On July 9, 2011, Melissa and I went to Des Moines, to celebrate her mom’s birthday. Our youngest daughter, Annie, who turned 16 just 9 days before, went with us. We enjoyed a good meal and conversation at the Machine Shed Restaurant. After dinner, we gave Annie a small gift bag. Inside was a key fob and a car key. Her eyes lit up and a smile shot from ear to ear. She thought we might be pranking her when we told her to go to the parking lot and find her birthday present.
She used the keyless entry and the car’s horn to find a shiny, bright red Chevy Cobalt sitting in a parking space under a shade tree. She was in disbelief. “Is this for real? Is this really mine?” We told her to get in and see if the key started it. She did and it did. It was her first car and tears of joy fell. She immediately named the car “Rosie.”
On the way home, I rode with Annie, while Melissa followed in our car. Riding in the left lane, I told Annie to get in the right lane. She turned on her signal and BAM, to the right lane she went…cutting off the car in that lane. “We’re going to have to work on your highway driving skills.” I told her.
A few weeks later, I stood in the front yard and watched Annie drive off for her first day as a junior in high school. I remember thinking, “I guess she doesn’t need us to take her to school anymore.”
It seemed like just a few weeks more, but it was a year later, when I stood in the front yard and watched Annie drive away in Rosie. This time she was headed off for her first day as a senior in high school. In that bittersweet moment, a flurry of “first days” went racing through my mind. Our little girl was growing up – and too fast. I wondered if she would still need me?
A week or so ago, Annie called me with bad news; Rosie died on the side of the road. She had taken the car to a mechanic and was still having trouble with it. Reality hit. She had owned the car for eight and a half years, putting well over one hundred thousand miles one it. It was a used car when we bought it; the time had come to replace Rosie.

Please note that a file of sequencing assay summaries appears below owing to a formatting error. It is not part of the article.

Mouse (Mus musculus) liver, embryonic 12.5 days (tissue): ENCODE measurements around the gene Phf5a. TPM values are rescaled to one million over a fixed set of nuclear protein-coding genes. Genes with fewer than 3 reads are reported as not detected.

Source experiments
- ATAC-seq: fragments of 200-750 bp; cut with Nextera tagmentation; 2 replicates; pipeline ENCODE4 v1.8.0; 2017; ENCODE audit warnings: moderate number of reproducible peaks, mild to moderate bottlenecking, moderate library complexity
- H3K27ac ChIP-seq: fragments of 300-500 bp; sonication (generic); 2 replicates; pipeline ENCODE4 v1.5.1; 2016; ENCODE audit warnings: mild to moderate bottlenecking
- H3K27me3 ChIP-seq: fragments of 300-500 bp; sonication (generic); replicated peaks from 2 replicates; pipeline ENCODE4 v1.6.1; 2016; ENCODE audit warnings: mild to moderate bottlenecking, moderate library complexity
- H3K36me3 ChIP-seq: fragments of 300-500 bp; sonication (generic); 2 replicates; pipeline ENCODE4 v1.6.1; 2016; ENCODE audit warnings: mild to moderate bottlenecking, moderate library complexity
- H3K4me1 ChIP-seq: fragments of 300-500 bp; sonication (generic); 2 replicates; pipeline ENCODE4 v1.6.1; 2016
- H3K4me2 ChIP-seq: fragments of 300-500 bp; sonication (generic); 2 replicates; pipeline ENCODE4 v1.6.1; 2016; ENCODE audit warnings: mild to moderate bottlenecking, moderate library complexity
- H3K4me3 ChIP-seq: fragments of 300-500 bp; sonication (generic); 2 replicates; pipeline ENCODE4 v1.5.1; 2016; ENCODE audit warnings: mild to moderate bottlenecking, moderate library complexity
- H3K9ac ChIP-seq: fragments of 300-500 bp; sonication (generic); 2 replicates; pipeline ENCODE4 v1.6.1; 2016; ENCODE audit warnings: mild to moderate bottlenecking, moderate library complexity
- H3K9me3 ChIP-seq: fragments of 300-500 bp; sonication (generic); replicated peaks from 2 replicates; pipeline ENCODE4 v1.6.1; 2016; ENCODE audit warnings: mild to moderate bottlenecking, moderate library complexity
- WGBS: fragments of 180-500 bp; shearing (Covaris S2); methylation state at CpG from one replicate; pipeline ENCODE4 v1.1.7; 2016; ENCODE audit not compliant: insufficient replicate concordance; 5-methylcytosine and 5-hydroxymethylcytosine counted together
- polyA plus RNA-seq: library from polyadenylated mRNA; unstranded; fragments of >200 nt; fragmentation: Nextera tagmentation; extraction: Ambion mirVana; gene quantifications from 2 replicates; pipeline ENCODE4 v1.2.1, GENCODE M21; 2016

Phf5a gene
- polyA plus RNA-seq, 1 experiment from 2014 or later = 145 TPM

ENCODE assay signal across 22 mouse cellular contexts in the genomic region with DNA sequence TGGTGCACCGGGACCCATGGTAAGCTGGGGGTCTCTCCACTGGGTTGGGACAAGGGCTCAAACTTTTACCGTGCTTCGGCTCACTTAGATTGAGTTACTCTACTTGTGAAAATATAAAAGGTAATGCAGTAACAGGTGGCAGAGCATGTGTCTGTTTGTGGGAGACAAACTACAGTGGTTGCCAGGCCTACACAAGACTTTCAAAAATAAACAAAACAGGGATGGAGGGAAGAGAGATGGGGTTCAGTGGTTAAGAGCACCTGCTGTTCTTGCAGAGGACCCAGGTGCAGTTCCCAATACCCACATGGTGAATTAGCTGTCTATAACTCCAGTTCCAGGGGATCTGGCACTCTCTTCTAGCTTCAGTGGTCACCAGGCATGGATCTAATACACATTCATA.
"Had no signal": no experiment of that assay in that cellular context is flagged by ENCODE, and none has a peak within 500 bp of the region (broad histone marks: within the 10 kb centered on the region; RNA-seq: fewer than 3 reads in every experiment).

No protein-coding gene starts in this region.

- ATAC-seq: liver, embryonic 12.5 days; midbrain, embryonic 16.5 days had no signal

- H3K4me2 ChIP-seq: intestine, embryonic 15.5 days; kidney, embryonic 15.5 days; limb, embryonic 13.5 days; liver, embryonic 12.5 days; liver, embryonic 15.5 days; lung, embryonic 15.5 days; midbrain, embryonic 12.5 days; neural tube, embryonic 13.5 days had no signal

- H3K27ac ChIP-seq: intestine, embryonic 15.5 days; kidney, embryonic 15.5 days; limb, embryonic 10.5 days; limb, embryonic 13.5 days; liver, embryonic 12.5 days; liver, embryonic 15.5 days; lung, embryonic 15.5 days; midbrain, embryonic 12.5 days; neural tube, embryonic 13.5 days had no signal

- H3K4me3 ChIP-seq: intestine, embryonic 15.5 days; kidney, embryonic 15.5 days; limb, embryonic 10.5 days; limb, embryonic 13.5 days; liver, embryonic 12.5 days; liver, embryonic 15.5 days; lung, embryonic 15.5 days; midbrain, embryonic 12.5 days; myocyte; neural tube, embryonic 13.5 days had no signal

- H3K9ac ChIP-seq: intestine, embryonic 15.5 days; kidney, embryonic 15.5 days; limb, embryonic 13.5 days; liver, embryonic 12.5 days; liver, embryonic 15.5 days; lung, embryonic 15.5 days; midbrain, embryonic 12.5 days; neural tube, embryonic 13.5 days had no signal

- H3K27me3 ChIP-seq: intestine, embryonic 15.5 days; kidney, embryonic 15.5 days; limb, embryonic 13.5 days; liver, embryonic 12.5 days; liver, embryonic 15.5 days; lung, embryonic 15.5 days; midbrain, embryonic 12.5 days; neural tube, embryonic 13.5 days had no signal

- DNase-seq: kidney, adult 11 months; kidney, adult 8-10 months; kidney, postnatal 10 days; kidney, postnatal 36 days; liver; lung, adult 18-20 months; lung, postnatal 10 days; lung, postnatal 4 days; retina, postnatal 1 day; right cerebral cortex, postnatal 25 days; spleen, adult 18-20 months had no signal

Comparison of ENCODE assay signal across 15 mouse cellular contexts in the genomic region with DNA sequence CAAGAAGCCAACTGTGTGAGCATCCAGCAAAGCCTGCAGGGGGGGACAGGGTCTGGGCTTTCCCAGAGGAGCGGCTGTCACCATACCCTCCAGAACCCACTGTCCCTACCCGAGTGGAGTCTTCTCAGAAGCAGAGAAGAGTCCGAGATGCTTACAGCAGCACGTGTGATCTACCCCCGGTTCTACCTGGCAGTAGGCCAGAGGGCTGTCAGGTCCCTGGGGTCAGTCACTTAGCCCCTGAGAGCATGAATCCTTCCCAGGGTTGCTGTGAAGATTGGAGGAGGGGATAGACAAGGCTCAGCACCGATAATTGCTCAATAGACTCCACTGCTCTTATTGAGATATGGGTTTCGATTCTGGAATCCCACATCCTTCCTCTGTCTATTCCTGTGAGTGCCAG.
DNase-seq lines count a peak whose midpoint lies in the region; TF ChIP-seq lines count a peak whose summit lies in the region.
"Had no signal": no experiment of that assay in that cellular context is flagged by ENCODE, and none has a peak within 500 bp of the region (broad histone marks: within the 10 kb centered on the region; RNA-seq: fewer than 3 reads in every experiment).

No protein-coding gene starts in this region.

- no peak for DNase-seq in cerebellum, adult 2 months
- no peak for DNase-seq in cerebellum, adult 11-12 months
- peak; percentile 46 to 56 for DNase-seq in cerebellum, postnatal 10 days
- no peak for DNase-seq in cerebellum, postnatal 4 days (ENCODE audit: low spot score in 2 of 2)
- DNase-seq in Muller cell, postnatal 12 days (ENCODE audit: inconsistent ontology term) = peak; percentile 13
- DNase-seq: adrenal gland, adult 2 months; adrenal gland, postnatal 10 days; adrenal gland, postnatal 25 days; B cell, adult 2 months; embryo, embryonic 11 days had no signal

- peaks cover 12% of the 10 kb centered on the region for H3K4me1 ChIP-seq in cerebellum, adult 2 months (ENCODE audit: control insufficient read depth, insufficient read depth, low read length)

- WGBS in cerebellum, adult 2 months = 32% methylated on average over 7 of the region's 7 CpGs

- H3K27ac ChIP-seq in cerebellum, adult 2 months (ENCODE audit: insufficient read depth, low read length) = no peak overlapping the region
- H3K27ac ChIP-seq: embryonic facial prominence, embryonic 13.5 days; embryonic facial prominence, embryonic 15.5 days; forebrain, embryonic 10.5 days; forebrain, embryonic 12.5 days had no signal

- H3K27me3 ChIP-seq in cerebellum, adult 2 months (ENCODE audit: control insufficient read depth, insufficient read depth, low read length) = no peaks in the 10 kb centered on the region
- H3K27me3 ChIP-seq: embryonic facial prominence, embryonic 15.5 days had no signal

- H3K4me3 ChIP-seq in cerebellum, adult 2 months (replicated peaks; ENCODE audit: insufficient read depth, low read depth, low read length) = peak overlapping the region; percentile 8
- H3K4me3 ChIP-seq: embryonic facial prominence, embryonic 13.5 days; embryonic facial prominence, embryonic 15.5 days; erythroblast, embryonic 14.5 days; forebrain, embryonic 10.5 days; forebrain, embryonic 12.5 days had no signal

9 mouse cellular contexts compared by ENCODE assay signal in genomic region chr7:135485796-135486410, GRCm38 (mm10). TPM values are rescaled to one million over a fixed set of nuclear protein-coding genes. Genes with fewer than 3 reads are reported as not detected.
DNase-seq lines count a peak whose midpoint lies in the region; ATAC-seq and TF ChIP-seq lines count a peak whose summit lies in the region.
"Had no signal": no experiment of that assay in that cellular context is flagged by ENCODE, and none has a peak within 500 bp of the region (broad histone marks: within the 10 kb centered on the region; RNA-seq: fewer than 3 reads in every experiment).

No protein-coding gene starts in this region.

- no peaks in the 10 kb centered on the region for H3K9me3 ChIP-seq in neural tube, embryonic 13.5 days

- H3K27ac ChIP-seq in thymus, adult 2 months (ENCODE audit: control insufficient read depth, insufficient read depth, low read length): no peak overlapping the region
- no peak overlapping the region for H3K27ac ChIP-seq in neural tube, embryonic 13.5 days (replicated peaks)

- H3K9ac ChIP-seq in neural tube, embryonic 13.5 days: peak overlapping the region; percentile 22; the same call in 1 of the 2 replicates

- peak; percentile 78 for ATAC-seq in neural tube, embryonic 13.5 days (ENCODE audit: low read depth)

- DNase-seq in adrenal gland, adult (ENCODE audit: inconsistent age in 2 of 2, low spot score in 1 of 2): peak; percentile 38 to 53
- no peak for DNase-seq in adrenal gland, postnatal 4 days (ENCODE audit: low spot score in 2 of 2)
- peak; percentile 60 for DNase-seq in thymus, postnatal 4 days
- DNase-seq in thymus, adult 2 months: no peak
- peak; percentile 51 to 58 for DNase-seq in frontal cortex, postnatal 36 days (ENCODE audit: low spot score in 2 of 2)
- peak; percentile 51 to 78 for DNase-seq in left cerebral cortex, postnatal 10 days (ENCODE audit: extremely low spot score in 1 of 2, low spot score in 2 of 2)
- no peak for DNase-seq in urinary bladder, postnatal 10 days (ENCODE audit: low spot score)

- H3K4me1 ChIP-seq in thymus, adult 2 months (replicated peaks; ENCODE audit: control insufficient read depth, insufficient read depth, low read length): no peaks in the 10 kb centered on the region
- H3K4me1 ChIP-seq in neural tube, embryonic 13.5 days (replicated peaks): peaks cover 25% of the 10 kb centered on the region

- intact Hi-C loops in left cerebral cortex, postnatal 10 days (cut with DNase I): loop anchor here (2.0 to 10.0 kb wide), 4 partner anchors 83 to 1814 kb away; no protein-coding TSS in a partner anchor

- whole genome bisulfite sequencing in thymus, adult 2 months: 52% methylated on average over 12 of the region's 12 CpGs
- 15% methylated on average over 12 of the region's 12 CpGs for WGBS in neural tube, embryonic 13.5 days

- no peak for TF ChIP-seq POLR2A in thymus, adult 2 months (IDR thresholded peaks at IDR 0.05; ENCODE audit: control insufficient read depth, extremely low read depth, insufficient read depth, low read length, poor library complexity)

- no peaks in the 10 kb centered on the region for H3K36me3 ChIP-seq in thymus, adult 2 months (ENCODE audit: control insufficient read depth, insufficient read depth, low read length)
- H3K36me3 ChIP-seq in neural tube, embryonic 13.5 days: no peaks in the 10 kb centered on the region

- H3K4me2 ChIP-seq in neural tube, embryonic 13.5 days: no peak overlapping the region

Annie and Melissa did the preliminary work, looking online for a new car. They narrowed the selection down to two, both at Dakota Motors in Farmington, Minnesota. Annie had never purchased a car before and Melissa helped her through the process of getting pre-approved for a car loan. With everything in order, Annie and I would go to look at the cars together.
Driving home from Oklahoma, I stopped for the night in Missouri. The next day I would pick Annie up from the school where she teaches. Albeit treacherous, northern Missouri was beautiful. Fresh snow clung to tree branches, fence posts bushes, utility poles and even powerlines - anything it could stick to, including the road. A grey sky with limited visibility made it feel colder than it really was. The roads were icy.
Traffic was moving about 50 m.p.h. on the interstate. Every now and then a car would go flying by in the unplowed left lane; we would usually see them in a ditch further up the road. I called Annie to let her know I would be about thirty minutes late, due to the weather.
If you drive by any elementary, junior high, or high school, around 8 a.m., or 3 p.m., in any town USA, you’ll run into heavy traffic. Parents will be lined up on the side of the street to drop off or waiting to pick up their kids. I arrived at 12:30, so there were no lines. I parked in a space and waited for Annie to come out. I kept thinking, “It’s been years since I picked this kid up from school.” And now, I am picking her up again, but this time she is a teacher.
June was excited. Although she has never been to this school, she seemed to know Annie was coming. A person walked out the door, bundled up so tight I couldn’t even see their face. Their arms were weighted down with bags, a water bottle, books and such; but I recognized her walk. Sitting in the passenger seat, June put her paws on the dashboard, pressing her wet nose to the windshield. Her whole body wiggled with excitement. Annie opened the door and June jumped out to greet her.